1.1.19 “The sacrament of the matters mentioned above.” Hugh asks why the firmament was made to divide waters from waters, and he begins his answer by stating that the reason is surely not to be found anywhere outside of man for whose sake these things were made. So the reason for the firmament dividing waters from waters, as in other matters, is ultimately a sacramental or allegorical one, benefitting and instructing man’s spiritual state. Hugh states that man’s “interior world” possesses the “form and exemplar of this world” (i.e., the world of a waters-dividing firmament). Earlier (1.1.10) Hugh argued that the division of light from darkness on the first day of the week had its “exemplar” in the simultaneous yet logically and ontologically prior separation of the good angels from the bad. Here he makes a similar argument with respect to the second day’s division of waters from waters, though with the added paradox that the exemplar or pattern for this particular division is to be found in man who has not yet been made. In the previous case, in other words, the exemplar was created concurrently with that which it was the exemplar of, but in this case the exemplar will not be created until the sixth day, four days after that which was patterned after it on the second day.
Interestingly, Hugh seems to slip off or lose sight slightly of very analogy he is developing here. Hugh’s intent is to draw an analogy between the Lord’s separation of waters above from waters below by means of the firmament with its “anti-/prototype” pattern in the human soul. The parallel Hugh actually puts forward is between the human soul and the earlier distinction between, not waters and waters, but heaven and earth: “a kind of earth placed below is the sensual nature of man, but heaven placed above, the purity of intelligence and reason animated by a kind of movement of immortal life.” Because man would later in the week be created as comprised of thee “two natures” of intellectual and corporeal substances, so the world was at first separated into a hierarchy of two unequal natures, heaven and earth. The problem, however, is that these two natures in men have two “contrary impulses”: “the flesh, pressed down by infirmity, desires one thing and the spirit, raised up by the contemplation of truth, aspires to another… for example, something … coming from the flesh drags downward; something coming from the spirit yearns for heaven, seeking the highest and immortal good. ” The collision of these two impulses results in confusion, necessitating the presence and role of a “mediatrix,” and this is where the “firmament” of reason steps in, dividing one impulse from another and so “separates inclinations and appetites, and judges between desires…”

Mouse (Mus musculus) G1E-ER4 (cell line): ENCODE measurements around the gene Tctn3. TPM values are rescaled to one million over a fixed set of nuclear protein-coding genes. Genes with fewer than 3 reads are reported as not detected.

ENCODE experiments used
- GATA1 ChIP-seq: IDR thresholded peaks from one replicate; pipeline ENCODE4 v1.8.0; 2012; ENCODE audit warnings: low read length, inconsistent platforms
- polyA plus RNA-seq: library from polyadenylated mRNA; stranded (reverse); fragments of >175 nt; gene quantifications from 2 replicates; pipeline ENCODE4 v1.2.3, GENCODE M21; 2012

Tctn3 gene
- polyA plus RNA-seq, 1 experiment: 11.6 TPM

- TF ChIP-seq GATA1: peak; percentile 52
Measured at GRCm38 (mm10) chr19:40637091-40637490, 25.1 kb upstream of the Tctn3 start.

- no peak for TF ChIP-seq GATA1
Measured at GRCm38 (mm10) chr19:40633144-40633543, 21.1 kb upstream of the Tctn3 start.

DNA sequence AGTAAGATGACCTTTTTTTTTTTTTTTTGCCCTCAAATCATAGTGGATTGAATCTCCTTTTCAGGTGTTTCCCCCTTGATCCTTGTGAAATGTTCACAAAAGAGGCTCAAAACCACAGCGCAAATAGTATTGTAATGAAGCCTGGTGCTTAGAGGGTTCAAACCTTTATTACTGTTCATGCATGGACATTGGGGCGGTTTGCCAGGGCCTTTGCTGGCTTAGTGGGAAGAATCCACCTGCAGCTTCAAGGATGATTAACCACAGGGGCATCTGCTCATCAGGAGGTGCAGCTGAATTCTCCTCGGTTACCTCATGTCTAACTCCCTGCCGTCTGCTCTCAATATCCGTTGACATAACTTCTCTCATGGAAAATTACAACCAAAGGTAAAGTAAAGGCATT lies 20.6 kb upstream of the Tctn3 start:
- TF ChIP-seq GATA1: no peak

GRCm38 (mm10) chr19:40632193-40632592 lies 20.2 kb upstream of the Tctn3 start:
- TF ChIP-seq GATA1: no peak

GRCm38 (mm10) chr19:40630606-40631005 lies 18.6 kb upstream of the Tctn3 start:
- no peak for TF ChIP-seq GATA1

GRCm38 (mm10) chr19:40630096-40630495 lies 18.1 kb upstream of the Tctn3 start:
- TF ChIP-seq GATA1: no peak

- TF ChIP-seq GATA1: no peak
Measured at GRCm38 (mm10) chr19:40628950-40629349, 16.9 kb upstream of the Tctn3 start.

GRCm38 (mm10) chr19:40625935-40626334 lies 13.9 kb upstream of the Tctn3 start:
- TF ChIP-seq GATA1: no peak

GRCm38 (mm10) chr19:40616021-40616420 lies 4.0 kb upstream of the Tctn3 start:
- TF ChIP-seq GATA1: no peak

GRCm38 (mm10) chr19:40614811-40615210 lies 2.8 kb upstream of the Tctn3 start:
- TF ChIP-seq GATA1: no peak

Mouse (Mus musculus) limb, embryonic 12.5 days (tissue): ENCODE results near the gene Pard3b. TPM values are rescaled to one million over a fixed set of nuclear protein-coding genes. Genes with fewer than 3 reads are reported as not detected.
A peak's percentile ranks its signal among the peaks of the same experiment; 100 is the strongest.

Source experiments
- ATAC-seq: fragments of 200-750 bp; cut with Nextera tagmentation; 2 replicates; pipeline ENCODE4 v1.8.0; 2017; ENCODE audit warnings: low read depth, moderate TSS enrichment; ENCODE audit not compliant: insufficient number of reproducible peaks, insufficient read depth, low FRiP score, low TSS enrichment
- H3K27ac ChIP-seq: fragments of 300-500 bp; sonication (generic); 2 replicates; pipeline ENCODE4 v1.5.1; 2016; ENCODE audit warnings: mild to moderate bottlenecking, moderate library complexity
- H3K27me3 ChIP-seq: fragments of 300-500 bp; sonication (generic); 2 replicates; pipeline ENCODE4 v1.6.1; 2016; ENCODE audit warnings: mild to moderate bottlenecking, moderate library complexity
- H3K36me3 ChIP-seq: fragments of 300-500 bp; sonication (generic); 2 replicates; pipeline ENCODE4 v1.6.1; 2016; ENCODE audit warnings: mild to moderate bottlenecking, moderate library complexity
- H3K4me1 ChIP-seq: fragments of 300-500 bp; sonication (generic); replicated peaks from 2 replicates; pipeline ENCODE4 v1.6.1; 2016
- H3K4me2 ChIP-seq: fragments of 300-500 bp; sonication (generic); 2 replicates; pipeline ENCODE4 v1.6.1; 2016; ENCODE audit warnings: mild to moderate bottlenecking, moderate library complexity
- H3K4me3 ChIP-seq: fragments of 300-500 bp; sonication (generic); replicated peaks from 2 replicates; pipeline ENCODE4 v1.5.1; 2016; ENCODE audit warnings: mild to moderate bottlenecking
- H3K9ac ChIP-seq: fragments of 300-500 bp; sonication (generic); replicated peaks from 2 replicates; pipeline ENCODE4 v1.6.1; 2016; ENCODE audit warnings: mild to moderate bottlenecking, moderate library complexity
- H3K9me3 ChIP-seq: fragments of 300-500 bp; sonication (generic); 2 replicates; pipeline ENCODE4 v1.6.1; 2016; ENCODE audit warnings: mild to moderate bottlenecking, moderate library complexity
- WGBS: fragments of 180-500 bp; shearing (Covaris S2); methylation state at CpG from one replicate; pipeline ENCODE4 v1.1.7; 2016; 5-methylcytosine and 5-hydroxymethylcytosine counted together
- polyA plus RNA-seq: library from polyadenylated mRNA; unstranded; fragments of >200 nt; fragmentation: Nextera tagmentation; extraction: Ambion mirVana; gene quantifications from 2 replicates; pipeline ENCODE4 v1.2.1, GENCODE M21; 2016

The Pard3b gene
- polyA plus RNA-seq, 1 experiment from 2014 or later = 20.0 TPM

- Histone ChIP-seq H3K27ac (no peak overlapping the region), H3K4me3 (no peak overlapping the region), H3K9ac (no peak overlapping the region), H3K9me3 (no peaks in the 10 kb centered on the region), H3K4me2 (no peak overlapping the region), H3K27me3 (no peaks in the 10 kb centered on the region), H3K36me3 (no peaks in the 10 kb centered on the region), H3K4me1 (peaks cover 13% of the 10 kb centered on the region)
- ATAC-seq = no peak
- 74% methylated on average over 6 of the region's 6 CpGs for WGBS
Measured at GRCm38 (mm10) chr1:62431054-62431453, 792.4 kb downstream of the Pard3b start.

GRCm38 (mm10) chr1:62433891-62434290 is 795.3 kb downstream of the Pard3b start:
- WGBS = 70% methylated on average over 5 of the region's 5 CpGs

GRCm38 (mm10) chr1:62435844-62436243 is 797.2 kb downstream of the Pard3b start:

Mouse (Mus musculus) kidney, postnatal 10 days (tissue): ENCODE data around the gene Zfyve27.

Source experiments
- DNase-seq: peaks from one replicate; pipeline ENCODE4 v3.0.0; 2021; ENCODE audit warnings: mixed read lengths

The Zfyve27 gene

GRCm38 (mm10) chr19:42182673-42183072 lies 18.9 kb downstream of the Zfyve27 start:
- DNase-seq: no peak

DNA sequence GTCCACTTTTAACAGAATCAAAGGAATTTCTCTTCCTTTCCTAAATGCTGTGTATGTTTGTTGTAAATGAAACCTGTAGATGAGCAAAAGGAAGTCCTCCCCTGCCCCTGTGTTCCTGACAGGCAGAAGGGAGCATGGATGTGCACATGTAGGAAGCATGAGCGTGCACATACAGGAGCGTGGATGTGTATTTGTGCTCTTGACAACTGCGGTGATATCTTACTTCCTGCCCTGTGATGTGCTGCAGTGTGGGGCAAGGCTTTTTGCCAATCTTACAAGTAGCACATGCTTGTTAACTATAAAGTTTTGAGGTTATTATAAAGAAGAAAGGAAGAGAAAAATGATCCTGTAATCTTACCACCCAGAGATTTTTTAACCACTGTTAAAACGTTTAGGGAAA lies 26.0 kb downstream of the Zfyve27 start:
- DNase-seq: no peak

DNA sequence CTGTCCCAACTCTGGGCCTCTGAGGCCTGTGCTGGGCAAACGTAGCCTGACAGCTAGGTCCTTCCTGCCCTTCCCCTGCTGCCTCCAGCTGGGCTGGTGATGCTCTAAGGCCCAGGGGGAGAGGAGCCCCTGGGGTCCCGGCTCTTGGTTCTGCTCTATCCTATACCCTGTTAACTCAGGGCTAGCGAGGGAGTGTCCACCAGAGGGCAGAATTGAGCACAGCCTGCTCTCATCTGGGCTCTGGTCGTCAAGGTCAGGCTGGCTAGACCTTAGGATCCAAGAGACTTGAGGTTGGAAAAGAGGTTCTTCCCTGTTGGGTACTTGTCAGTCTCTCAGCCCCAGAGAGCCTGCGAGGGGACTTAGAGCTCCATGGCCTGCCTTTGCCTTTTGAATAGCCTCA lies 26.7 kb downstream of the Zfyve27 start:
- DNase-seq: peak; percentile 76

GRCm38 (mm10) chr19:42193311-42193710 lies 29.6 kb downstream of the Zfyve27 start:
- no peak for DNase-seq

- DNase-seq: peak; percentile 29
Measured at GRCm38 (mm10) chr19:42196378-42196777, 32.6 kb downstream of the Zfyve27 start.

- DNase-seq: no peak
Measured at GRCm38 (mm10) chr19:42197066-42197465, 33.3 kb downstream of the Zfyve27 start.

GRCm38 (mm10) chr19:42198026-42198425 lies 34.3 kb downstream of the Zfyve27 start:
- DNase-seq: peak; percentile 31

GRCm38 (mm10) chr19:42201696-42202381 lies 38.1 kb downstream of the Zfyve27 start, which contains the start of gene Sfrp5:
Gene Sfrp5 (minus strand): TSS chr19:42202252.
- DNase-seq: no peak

Hugh returns to the waters/waters separation at the end of the chapter, but in the process gives the most extreme statement yet of a Neoplatonic antagonism between soul and body: “when very reason in stern judgment resolutely places itself as a kind of firmament in the midst, and on one side sets apart the waters above the heavens, but on the other those which are under the heavens, lower corruption cannot infect the higher purity of the soul, nor does that integrity which is above suffer itself to incline toward those base and worthless things which are below.” Instead of the more balanced, Augustinian perspective according to which sin is the result not of desiring lower things, but of a disordered desire of lower things above the higher, Hugh unfortunately opts for an absolute censure of lower things as unqualifiedly “base and worthless.”